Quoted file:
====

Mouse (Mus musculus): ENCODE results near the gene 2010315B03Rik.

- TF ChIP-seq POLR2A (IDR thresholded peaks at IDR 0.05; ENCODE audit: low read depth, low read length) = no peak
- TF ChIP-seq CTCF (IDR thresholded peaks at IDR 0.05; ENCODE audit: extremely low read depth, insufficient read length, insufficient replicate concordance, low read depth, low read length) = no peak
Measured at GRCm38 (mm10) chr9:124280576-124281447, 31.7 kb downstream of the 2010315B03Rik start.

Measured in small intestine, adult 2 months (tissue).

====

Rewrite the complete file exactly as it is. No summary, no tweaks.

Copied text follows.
Mouse (Mus musculus): ENCODE results near the gene 2010315B03Rik.

- TF ChIP-seq POLR2A (IDR thresholded peaks at IDR 0.05; ENCODE audit: low read depth, low read length) = no peak
- TF ChIP-seq CTCF (IDR thresholded peaks at IDR 0.05; ENCODE audit: extremely low read depth, insufficient read length, insufficient replicate concordance, low read depth, low read length) = no peak
Measured at GRCm38 (mm10) chr9:124280576-124281447, 31.7 kb downstream of the 2010315B03Rik start.

Measured in small intestine, adult 2 months (tissue).